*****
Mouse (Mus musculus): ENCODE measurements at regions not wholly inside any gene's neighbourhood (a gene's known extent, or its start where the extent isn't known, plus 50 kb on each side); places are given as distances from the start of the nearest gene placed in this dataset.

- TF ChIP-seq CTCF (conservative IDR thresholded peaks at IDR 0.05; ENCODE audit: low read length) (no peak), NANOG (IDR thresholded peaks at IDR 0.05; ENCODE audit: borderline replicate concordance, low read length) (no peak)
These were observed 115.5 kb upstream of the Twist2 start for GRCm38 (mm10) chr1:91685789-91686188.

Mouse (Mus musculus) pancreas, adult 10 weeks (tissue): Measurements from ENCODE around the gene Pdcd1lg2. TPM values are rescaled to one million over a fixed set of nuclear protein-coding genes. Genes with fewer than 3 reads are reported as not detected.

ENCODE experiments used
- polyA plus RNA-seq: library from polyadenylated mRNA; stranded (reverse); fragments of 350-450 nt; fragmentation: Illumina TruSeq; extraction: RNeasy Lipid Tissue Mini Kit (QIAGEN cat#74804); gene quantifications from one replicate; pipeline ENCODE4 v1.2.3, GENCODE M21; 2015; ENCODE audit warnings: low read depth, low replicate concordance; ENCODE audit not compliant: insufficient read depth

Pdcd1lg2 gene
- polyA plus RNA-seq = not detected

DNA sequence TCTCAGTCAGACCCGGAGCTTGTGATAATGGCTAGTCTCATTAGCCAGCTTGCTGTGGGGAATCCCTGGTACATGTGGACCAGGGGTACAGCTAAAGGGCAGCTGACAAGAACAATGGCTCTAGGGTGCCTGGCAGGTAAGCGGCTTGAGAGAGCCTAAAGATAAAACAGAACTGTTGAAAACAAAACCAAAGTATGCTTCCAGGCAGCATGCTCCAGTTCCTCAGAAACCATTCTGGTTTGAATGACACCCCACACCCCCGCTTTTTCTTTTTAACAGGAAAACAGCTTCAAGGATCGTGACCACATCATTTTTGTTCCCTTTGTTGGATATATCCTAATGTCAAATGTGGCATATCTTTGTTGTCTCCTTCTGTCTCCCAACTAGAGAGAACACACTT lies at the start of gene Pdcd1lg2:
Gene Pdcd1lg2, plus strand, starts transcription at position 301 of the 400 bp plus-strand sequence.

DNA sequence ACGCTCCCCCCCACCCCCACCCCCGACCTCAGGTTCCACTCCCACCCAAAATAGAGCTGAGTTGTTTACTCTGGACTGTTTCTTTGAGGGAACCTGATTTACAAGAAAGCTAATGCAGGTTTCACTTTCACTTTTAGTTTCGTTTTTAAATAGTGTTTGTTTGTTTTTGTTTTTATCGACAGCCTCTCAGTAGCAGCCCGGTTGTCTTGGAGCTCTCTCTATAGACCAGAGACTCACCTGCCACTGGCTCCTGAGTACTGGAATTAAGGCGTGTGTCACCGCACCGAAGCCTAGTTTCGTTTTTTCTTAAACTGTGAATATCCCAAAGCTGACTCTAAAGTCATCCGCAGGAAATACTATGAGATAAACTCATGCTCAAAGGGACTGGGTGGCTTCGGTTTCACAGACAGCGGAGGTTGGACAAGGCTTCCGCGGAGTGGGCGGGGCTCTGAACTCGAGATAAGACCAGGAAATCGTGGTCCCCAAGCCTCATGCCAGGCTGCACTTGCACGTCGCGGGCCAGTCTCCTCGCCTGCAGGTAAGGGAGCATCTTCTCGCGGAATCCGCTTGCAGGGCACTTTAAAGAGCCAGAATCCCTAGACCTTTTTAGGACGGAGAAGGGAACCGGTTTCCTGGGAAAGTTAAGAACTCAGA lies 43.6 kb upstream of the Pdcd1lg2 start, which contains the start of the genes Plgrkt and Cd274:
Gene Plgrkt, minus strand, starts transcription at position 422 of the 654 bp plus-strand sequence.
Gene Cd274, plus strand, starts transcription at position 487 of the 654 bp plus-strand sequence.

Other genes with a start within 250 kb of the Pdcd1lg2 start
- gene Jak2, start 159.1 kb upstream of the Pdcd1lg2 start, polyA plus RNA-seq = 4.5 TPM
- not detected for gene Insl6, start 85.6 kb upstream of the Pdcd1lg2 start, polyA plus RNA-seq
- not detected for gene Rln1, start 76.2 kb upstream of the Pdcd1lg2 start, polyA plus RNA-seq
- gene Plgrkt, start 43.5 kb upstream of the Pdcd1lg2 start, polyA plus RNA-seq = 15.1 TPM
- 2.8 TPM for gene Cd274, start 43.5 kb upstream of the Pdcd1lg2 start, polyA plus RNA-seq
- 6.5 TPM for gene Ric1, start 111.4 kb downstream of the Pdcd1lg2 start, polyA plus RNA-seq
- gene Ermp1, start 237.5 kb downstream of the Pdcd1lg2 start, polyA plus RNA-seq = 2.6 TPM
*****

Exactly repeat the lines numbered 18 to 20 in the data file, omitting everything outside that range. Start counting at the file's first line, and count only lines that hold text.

- gene Plgrkt, start 43.5 kb upstream of the Pdcd1lg2 start, polyA plus RNA-seq = 15.1 TPM
- 2.8 TPM for gene Cd274, start 43.5 kb upstream of the Pdcd1lg2 start, polyA plus RNA-seq
- 6.5 TPM for gene Ric1, start 111.4 kb downstream of the Pdcd1lg2 start, polyA plus RNA-seq